Acoustic guitar – proper Techniques and Repertoire
Are you a fan of acoustic guitar? Perhaps this is the most universally loved musical instrument and the first you think of when it comes to parties or bonfires on the beach. With just six strings, a wooden sound box and a fretboard put in your hands an entire repertoire of beautiful songs to play and sing with your friends. Acoustic Guitar Techniques and Repertoire.
Here at Guitar Lessons London you can learn how to properly play classical guitar and discover the best techniques to improve your music skills. Our teacher James will be happy to reveal you all the secrets behind this fantastic musical instrument and help you become a good musician.
Like anything else, playing guitar requires dedication and perseverance. Anyway, our lessons are perfectly conceived to make you learn while having fun, so don’t worry of being judged!
Are you curious to know everything about acoustic guitar?Here are a few examples of the playing techniquesyou can learn at Guitar Lessons London:
Acoustic Guitar Techniques
1) Don’t grasp the guitar handle!
If you are a complete beginner, you will discover soon that pressing guitar strings can make your fingers hurt a little. To avoid this you will probably have the tendency to hold the guitar handle with all the hand, putting your thumb around it to be more comfortable.
Well, sorry for your fingers but… this is not the correct position! Our teacher will explain you that the correct position of the hand is with your thumb behind tha handle, so you can press the strings only with your fingertips. Yes, it hurts at the beginning, but it’s totally worth it!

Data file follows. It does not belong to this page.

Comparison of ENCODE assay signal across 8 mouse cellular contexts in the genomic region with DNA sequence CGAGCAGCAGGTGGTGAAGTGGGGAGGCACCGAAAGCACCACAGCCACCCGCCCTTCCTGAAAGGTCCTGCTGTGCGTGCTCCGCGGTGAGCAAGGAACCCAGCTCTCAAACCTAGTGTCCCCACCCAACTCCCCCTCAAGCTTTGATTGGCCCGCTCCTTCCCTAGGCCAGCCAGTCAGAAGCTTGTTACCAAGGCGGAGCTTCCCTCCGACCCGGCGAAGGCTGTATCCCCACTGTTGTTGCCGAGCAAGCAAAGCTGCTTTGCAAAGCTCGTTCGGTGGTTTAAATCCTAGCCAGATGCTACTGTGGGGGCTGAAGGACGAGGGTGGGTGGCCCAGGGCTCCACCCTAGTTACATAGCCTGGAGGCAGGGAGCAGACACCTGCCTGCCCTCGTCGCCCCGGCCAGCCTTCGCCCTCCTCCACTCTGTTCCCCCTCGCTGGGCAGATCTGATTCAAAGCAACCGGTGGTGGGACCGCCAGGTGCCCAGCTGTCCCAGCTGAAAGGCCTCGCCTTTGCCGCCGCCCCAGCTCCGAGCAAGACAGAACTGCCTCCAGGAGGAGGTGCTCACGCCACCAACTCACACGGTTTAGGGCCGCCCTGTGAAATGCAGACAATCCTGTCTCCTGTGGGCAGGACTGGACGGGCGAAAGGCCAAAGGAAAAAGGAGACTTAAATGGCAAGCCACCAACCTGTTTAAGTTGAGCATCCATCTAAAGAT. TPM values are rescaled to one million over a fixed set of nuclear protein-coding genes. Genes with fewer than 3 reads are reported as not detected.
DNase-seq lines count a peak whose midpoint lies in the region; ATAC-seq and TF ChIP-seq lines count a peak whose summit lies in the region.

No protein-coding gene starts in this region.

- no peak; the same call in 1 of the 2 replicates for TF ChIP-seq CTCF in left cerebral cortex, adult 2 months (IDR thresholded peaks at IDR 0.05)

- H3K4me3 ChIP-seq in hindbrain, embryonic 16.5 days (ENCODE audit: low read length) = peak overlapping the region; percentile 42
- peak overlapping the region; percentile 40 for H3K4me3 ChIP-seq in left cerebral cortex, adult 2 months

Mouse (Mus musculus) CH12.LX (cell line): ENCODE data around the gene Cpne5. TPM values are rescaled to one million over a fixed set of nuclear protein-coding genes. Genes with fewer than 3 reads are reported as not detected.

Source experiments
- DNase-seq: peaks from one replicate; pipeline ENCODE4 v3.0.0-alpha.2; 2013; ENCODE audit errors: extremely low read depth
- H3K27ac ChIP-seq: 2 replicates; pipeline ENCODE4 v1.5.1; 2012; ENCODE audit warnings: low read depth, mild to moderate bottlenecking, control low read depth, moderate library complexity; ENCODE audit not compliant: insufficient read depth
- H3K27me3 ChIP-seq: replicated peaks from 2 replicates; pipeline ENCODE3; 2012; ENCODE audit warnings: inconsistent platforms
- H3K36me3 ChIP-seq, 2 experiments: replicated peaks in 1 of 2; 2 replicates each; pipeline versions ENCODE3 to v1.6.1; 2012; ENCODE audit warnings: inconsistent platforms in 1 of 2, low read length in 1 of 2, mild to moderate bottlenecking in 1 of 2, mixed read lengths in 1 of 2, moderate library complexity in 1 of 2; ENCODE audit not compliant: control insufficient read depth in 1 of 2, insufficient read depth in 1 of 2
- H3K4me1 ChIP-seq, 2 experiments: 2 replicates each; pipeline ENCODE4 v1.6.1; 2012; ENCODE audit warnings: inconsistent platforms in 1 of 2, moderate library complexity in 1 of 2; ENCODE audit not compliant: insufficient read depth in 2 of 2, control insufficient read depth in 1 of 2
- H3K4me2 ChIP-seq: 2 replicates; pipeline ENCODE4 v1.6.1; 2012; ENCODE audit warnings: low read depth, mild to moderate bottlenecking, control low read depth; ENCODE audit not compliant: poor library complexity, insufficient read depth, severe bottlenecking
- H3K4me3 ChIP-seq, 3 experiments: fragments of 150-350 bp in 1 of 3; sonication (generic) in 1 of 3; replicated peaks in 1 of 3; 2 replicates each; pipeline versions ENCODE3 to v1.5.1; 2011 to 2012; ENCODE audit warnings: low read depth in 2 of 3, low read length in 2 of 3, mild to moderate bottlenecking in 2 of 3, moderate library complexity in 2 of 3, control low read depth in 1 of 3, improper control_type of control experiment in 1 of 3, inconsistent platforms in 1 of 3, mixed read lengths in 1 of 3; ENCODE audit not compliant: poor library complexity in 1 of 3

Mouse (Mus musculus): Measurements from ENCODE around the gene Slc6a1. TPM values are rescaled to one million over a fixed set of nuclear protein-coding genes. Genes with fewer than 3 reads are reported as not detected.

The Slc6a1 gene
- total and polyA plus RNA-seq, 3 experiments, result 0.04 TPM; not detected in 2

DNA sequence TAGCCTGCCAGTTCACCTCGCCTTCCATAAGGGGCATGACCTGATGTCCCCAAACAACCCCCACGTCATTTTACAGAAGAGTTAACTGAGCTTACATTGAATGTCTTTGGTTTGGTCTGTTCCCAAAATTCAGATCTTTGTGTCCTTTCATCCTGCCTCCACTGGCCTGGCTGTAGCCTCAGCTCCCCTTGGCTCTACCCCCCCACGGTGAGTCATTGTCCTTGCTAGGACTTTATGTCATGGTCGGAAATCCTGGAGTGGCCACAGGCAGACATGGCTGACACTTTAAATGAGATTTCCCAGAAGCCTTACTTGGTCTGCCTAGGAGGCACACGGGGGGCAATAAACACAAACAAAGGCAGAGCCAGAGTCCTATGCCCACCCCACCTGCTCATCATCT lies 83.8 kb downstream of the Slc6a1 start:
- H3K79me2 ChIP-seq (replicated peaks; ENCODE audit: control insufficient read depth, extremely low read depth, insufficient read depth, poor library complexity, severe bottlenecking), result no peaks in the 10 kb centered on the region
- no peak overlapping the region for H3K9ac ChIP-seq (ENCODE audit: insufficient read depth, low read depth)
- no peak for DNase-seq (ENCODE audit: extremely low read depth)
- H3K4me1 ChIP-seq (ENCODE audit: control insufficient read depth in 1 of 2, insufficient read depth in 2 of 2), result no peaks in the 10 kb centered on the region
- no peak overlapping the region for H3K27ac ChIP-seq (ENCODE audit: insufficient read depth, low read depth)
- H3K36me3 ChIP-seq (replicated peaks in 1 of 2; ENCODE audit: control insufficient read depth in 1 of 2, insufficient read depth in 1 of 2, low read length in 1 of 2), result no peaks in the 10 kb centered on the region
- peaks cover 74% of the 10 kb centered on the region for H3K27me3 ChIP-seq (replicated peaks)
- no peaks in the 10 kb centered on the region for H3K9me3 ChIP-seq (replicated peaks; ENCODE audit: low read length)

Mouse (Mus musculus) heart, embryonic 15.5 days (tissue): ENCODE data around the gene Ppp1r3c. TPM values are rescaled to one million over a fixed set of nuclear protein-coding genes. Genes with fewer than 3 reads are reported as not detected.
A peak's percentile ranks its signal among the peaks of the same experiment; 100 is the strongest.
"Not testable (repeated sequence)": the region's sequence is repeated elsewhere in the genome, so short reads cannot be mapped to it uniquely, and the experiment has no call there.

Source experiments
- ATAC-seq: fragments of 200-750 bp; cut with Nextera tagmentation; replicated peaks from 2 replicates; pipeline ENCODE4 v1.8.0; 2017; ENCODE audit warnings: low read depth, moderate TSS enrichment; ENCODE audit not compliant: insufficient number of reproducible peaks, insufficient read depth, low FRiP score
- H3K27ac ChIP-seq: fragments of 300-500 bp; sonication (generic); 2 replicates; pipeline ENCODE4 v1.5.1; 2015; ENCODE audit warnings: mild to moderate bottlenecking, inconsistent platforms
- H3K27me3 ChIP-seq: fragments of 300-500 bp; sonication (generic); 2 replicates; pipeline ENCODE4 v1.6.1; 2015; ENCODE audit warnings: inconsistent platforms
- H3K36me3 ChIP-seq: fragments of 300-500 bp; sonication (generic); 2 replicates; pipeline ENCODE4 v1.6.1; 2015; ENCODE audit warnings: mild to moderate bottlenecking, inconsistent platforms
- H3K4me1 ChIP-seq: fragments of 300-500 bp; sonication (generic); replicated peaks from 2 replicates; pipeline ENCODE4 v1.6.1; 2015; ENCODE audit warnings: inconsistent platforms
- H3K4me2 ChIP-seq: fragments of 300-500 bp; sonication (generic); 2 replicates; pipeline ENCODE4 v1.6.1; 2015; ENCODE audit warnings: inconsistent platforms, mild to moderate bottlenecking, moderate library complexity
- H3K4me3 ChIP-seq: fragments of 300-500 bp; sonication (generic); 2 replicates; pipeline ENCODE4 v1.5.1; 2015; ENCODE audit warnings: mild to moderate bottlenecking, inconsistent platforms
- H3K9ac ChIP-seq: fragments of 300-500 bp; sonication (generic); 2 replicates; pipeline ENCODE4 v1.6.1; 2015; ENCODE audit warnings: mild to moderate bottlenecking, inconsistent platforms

2) Fingerstyle melodies, arpeggios…
As you progress with your lessons, you will learn that there are a lot of different ways of playing guitar and each one produces a different sound effect.
James will show you how to do properly fingerstyle by pinching strings without a plectrum. Also, he will explain you the meaning of terms that may sound to you weird at the beginning, such as “triads”, “arpeggio”…
3) Last but not least, be patient!
It is comprehensible that you look forward to play your favourite song and that some basic chords may seem boring, but don’t hurry: progress will come quickly and you’ll be able to perform in front of your friends and show everyone what you’ve learned.
Classical guitar repertoire
Speaking about songs, which are the best pieces to play? Well, classical guitar repertoire is so large that you’re spoilt for choice! It covers a lot of music genresand ranges from rock music, folk, oldies and much more.
Just to mention some titles:
- Hotel California (Eagles)
- Sound of Silence (Simon & Garfunkel)
- Blowin’ in the Wind (Bob Dylan)
- Smells like Teen Spirit (Nirvana)
- American Pie (Don McLean)
Whathever music genre you like, you can certainly find something beautiful to play for your own pleasure and the one of those who are listening to you.
Acoustic Techniques: How to Rock Unplugged